Dr. Rosenbaum said the ACR’s position statement on screening for HCQ retinopathy is too vague. The statement says patients should have baseline exams “over the duration of therapy,” and that the exam should “take advantage of technologies with the potential to detect retinopathy before patients recognize visual loss.”
Dr. Rosenbaum said the safety concerns [described by the 2016 recommendations issued by the American Academy of Opthalmology] are not meant to curb use of hydroxychloroquine.
Risk vs. Benefit
In a question-and-answer session after the talk, an exchange between Dr. Rosenbaum and Michelle Petri, MD, MPH, director of the Johns Hopkins Lupus Center in Baltimore, illustrated the tensions that can exist over HCQ safety in lupus patients.
“We have no alternative to Plaquenil [HCQ],” Dr. Petri said. “It would be one thing if there was an alternative. And right now Plaquenil is the only drug we have where we have proof from multiple studies that it improves survival. Plaquenil is the only drug we have that reduces later lupus nephritis, reduces later CNS [central nervous system] lupus and reduces thrombosis from the antiphospholipid antibodies. So who proved that this lower dose works?”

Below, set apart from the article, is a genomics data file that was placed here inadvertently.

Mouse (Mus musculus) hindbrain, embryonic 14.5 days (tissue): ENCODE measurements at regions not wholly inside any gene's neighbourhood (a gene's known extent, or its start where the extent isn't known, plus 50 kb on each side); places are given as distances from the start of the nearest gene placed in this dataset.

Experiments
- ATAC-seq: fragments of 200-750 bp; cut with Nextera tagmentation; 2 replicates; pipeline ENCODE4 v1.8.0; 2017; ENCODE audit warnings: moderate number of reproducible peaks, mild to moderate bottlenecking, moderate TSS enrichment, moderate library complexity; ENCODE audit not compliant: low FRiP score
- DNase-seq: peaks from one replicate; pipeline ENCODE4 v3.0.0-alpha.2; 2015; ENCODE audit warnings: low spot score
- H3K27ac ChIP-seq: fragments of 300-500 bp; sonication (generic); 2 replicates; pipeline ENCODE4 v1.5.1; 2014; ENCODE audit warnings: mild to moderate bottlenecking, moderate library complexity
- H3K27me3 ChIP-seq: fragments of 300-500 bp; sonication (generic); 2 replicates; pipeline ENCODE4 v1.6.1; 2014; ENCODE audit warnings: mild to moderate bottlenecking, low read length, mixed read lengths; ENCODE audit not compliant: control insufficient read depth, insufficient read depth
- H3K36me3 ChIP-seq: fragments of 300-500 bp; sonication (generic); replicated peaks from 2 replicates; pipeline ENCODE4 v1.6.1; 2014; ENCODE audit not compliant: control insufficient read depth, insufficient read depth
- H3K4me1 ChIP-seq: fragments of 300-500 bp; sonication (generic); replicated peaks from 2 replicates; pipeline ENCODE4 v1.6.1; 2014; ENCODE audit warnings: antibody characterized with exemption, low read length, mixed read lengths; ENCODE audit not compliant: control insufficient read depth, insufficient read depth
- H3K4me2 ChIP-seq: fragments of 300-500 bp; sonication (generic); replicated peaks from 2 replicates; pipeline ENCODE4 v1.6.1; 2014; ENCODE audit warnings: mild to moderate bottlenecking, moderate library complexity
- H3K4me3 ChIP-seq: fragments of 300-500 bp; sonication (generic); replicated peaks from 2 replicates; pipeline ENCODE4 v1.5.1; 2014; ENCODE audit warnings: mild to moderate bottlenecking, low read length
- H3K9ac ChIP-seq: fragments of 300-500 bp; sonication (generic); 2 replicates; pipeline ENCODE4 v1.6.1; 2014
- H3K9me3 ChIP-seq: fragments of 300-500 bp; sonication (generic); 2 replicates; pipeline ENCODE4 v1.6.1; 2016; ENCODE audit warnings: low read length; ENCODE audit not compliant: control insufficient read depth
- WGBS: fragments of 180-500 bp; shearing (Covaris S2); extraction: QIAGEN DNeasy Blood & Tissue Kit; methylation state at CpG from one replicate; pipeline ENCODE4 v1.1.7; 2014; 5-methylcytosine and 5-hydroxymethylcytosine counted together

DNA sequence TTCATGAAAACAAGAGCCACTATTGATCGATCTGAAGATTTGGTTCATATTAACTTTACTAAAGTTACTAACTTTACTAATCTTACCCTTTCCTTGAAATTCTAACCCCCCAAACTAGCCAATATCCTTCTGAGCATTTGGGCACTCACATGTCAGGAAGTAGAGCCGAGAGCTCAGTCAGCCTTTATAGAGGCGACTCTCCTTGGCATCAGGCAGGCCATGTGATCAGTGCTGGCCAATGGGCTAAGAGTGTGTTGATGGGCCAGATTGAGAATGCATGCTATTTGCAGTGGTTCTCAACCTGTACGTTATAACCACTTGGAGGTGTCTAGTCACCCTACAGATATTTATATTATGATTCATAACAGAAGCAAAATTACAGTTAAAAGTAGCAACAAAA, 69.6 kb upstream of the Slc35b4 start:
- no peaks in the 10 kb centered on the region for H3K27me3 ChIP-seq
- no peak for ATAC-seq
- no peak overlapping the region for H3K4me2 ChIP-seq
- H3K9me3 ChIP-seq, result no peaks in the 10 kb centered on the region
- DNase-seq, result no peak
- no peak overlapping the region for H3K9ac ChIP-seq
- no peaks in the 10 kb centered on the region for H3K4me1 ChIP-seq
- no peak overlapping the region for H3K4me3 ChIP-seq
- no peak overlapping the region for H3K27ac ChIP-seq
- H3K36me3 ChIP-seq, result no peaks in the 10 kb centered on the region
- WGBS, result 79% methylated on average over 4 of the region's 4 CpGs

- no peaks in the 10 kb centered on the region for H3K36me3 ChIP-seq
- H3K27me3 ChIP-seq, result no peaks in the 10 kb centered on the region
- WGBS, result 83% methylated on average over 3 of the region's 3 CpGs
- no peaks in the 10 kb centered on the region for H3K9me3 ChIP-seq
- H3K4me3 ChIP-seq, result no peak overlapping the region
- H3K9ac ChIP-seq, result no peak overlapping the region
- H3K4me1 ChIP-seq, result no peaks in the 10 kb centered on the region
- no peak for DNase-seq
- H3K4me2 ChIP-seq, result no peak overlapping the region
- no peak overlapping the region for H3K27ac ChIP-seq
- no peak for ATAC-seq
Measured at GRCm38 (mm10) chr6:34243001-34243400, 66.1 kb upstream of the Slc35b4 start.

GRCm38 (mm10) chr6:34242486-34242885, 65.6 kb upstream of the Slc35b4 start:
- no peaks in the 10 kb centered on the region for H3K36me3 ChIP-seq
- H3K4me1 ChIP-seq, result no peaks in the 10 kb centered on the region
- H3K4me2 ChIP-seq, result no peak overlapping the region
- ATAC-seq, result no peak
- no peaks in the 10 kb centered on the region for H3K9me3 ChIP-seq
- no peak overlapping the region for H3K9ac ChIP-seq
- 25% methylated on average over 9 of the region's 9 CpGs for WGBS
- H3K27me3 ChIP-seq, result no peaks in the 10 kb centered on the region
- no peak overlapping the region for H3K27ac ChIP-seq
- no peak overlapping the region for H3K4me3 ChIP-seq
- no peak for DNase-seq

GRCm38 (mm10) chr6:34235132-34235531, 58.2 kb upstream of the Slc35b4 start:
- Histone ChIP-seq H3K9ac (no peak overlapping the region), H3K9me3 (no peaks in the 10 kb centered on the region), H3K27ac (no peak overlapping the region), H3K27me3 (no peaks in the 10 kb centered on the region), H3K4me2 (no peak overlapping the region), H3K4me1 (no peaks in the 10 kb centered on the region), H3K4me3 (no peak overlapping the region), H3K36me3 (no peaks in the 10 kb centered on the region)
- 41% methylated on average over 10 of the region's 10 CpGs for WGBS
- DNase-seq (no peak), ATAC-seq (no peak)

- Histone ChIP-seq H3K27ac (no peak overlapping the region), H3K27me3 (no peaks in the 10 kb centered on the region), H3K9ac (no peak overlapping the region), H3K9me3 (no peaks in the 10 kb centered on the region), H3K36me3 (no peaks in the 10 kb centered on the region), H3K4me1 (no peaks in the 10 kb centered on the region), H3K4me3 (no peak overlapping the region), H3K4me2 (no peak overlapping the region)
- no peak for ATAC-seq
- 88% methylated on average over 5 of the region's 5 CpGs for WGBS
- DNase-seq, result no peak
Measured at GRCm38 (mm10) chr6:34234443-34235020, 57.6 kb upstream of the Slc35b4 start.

“That’s true, but I don’t think the burden should be on the ophthalmologist to prove the efficacy,” Dr. Rosenbaum said. “The burden should be on us as rheumatologists to demonstrate the efficacy.”
“But we will not have those studies if we all obey this new dosing, now will we?” Dr. Petri said. “Why don’t we personalize? Are we going to treat everybody with lupus the same way based on these guidelines? We don’t do that with any other lupus rule. The advantage to rheumatology is we all feel comfortable with personalizing.”
“Let’s say your ophthalmologist reports to you that the OCT [optical coherence tomography] is abnormal,” Dr. Rosenbaum said. “I’m disturbed any ophthalmologist would say, ‘It’s my responsibility to terminate the drug that’s being prescribed by another physician.’”
“It happens all the time,” Dr. Petri said.
Dr. Rosenbaum called it a “classic risk–benefit analysis.”
“The OCT and the [automated visual field tests] are complementary,” he said. “Some patients may have mild field changes and a normal OCT, and some patients may have an abnormal OCT and a normal field. It doesn’t necessarily mean you have to stop the drug. But in my opinion, it certainly means you have to inform the patient and discuss with the patient that there’s an additional risk. … And depending on how valuable you think the medication is, you and the patient need to make a decision together.”
Thomas R. Collins is a freelance writer living in South Florida.
- Fasano S, Pierro L, Pantano I, et al. Longterm hydroxychloroquine therapy and low-dose aspirin may have an additive effectiveness in the primary prevention of cardiovascular events in patients with systemic lupus erythematosus. J Rheumatol. 2017 Jul;44(7):1032–1038.
- Marmor MF, Kellner U, Lai TY, et al. Recommendations on screening for chloroquine and hydroxychloroquine retinopathy (2016 revision). Ophthalmology. 2016 Jun;123(6):1386–1394.